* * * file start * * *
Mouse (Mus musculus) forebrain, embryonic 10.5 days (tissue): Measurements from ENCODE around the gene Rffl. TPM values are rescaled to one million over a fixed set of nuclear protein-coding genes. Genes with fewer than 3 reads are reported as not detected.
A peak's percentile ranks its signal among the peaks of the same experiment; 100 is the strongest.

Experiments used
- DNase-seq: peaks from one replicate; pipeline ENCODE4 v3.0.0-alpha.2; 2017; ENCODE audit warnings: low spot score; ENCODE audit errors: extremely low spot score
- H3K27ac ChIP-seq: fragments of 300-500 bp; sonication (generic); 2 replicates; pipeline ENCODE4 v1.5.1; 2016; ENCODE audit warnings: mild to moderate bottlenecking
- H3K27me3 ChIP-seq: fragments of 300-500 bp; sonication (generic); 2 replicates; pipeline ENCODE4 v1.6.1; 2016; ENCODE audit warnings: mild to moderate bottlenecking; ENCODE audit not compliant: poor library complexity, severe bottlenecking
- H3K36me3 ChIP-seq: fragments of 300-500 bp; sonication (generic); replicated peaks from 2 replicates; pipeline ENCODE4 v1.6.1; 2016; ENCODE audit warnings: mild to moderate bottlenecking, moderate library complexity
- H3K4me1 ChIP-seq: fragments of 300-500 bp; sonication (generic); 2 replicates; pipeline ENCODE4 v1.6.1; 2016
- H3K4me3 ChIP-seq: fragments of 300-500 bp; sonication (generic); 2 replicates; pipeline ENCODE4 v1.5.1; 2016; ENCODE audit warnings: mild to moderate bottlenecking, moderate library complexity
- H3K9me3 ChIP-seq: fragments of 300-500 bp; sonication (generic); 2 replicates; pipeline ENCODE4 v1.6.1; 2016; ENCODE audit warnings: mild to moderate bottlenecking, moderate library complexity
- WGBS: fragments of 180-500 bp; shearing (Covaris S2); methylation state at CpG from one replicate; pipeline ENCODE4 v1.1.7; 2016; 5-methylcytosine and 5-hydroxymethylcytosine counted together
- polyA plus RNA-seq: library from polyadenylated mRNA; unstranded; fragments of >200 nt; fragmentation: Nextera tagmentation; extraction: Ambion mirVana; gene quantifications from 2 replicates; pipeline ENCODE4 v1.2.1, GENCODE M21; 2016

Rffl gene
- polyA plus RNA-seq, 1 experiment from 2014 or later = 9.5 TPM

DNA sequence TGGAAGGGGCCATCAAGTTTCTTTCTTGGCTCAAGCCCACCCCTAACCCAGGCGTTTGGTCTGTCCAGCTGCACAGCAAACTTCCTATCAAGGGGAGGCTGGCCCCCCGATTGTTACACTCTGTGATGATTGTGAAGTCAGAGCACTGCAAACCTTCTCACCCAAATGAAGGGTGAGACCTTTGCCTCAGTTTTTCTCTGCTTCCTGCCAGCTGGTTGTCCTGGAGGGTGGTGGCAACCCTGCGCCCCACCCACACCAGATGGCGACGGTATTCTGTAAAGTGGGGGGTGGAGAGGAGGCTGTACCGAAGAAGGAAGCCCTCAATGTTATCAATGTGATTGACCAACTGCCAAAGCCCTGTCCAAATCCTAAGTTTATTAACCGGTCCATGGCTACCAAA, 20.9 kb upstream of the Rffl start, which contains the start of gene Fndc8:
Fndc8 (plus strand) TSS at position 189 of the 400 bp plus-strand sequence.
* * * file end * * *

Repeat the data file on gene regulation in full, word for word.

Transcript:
Mouse (Mus musculus) forebrain, embryonic 10.5 days (tissue): Measurements from ENCODE around the gene Rffl. TPM values are rescaled to one million over a fixed set of nuclear protein-coding genes. Genes with fewer than 3 reads are reported as not detected.
A peak's percentile ranks its signal among the peaks of the same experiment; 100 is the strongest.

Experiments used
- DNase-seq: peaks from one replicate; pipeline ENCODE4 v3.0.0-alpha.2; 2017; ENCODE audit warnings: low spot score; ENCODE audit errors: extremely low spot score
- H3K27ac ChIP-seq: fragments of 300-500 bp; sonication (generic); 2 replicates; pipeline ENCODE4 v1.5.1; 2016; ENCODE audit warnings: mild to moderate bottlenecking
- H3K27me3 ChIP-seq: fragments of 300-500 bp; sonication (generic); 2 replicates; pipeline ENCODE4 v1.6.1; 2016; ENCODE audit warnings: mild to moderate bottlenecking; ENCODE audit not compliant: poor library complexity, severe bottlenecking
- H3K36me3 ChIP-seq: fragments of 300-500 bp; sonication (generic); replicated peaks from 2 replicates; pipeline ENCODE4 v1.6.1; 2016; ENCODE audit warnings: mild to moderate bottlenecking, moderate library complexity
- H3K4me1 ChIP-seq: fragments of 300-500 bp; sonication (generic); 2 replicates; pipeline ENCODE4 v1.6.1; 2016
- H3K4me3 ChIP-seq: fragments of 300-500 bp; sonication (generic); 2 replicates; pipeline ENCODE4 v1.5.1; 2016; ENCODE audit warnings: mild to moderate bottlenecking, moderate library complexity
- H3K9me3 ChIP-seq: fragments of 300-500 bp; sonication (generic); 2 replicates; pipeline ENCODE4 v1.6.1; 2016; ENCODE audit warnings: mild to moderate bottlenecking, moderate library complexity
- WGBS: fragments of 180-500 bp; shearing (Covaris S2); methylation state at CpG from one replicate; pipeline ENCODE4 v1.1.7; 2016; 5-methylcytosine and 5-hydroxymethylcytosine counted together
- polyA plus RNA-seq: library from polyadenylated mRNA; unstranded; fragments of >200 nt; fragmentation: Nextera tagmentation; extraction: Ambion mirVana; gene quantifications from 2 replicates; pipeline ENCODE4 v1.2.1, GENCODE M21; 2016

Rffl gene
- polyA plus RNA-seq, 1 experiment from 2014 or later = 9.5 TPM

DNA sequence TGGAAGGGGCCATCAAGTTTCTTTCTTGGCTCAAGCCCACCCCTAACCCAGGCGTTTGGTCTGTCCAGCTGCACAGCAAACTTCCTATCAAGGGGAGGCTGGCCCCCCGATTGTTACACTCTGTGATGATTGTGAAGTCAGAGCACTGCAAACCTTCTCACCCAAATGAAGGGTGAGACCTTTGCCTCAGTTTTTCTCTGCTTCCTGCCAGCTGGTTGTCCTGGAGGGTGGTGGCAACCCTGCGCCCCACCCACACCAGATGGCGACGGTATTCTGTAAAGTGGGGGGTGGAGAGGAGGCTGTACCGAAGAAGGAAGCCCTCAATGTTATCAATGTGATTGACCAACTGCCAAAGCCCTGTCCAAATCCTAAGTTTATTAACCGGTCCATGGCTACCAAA, 20.9 kb upstream of the Rffl start, which contains the start of gene Fndc8:
Fndc8 (plus strand) TSS at position 189 of the 400 bp plus-strand sequence.